A couple of years ago, I had the pleasure of being able to read and review the first edition of M. Holly-Rosing’s comprehensive guide to crowdfunding creative projects. It was full of useful information, marketing and promotion tips, personal stories of both success and failure in crowdfunding, and just about anything else you could possibly need to help budding creators on their way to launching their own successful Kickstarter campaigns.

Disaffected and spoiled Snaldrialooran teen Ixdahan Daherek became an unexpected hero during his exile to Earth in Heart of Earth and found himself drawn back towards greatness when he stumbled across a plot for universal conquest in his second adventure, Heart of Mystery; however, nothing could prepare him for the sheer megalomaniacal wackiness of the Zoktylese plan to subjugate “non-sentient” worlds to cultivate more fields of the root that form the basis of their diet.  Add in the fact that Ixdahan has become a little less, well, corporeal due to events at the end of the previous book, and the youngster is struggling to come to terms with his new situation while he transitions from youth to man. 

“>Run away from life.
You try to run away from life, but it always catches you.”

One never quite knows when something will change their life. We all have those moments, whether good or bad, but sometimes the cause of the change can be quite surprising. But, a fictional television show? How could that ever impact anyone in a meaningful way? This is the topic of Family Don’t End with Blood: Cast and Fans on How Supernatural Has Changed Lives (edited by superfan Lynn S. Zubernis).

Gwen Hensley thought her arrival in the small Kansas town would bring hope and the comfort of family, but something dark from her family’s past tracked her grandmother, Lizzy, down and murdered her before the young woman and her raven familiar, Lewis, arrived.  The young woman must come to grips with her loss, a new environment, burgeoning magical abilities, and the truth of why her mother ran from home, but can Gwen really survive the knowledge of betrayals and twisted bonds?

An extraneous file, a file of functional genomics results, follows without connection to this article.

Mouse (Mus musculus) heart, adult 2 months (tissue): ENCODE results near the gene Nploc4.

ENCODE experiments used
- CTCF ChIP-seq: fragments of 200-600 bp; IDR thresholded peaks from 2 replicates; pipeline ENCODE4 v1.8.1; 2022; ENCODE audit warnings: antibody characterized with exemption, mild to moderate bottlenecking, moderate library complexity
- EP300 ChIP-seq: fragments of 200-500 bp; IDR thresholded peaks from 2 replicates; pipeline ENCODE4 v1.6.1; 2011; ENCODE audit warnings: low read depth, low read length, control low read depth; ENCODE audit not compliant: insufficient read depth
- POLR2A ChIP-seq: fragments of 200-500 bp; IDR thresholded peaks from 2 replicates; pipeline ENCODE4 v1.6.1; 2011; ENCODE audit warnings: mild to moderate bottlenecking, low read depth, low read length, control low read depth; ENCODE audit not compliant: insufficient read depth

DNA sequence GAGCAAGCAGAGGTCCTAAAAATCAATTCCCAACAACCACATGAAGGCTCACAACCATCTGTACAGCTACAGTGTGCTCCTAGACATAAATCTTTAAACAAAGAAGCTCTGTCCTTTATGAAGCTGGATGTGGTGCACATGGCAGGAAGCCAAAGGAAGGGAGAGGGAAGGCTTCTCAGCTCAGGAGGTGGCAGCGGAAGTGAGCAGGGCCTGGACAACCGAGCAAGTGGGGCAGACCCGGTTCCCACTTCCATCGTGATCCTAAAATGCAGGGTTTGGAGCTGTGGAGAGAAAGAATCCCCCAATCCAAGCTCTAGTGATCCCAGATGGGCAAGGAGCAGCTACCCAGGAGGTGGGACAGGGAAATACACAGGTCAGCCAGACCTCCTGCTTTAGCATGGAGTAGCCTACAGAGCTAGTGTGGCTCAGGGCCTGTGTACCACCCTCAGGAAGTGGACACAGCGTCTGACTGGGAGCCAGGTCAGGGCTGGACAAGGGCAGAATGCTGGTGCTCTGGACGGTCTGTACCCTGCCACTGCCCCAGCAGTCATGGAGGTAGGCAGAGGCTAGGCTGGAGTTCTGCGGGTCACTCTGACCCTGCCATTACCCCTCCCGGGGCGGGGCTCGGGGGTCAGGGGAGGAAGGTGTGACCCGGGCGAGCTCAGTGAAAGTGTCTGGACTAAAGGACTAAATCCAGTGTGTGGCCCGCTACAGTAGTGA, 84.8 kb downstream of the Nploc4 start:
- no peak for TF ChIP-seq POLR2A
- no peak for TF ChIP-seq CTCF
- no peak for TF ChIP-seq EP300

Charles "Chuck" Higgins was at the wrong place at the wrong time when he bumped into an inebriated space traveler named Joppenslik "Jopp" Wenslode. Quickly captured by the Prime Partners Intergalactic Consortium, Chuck and Jopp are forced to work together, hauling cargo between space destinations. Their friendship is solidified when Haaga Viim and his crew of mercenary space pirates attack Jopp and Chuck’s cargo ship, causing them to crash on an outpost planet. The madcap adventure takes off from there, and after some plot twists and red herrings, the pair solve their crisis.

In his previous book, Stay Younger Longer, author Ryan Hyatt conjured up a world not so far from our own, where eco-politics carried more weight than they should, the search for the next party was everyone’s greatest quest, and California set the standard of living for the nation.

Bobbie’s expression was grave. “The Faceless Ones are a new race, or to be precise, a very old race that has been in hiding for a long time.” Bobbie looked uncomfortable even talking about them. “They have begun building their strange machines and terrible devices across the world.  No one knows to which gods, if any, they pray, but the ywield knowledge as to make the University look like a tribe of cavemen.”

Lyndon White’s Kickstarter foldout book, Dracula Concertina, is a stunning, beautifully Gothic collection of illustrations based on Bram Stoker’s classic novel. With just a brief narrative on the back cover, the story emerges across the nine remarkable illustrations. White has created a new and exciting version of Dracula while still maintaining the darkness and horror of the vampire’s evil plight.

That's not the deal.

After Logan, it's kind of hard not to want to dive into more post-apocalyptic westerns.  Luckily, there are quite a lot of them.  Unfortunately, there's slightly less a number that are good, but Randall P. Fitzgerald has put something together that will engage and excite.  I know that's an odd thing for a Western to do, but the blended style actually works for the novel, Husks, he's put together.  I'm going to be honest: I've a mighty distaste for trilogies of late, but the part of this novel that stands on its own is well worth the time. 

Page 6 of 25
Go to top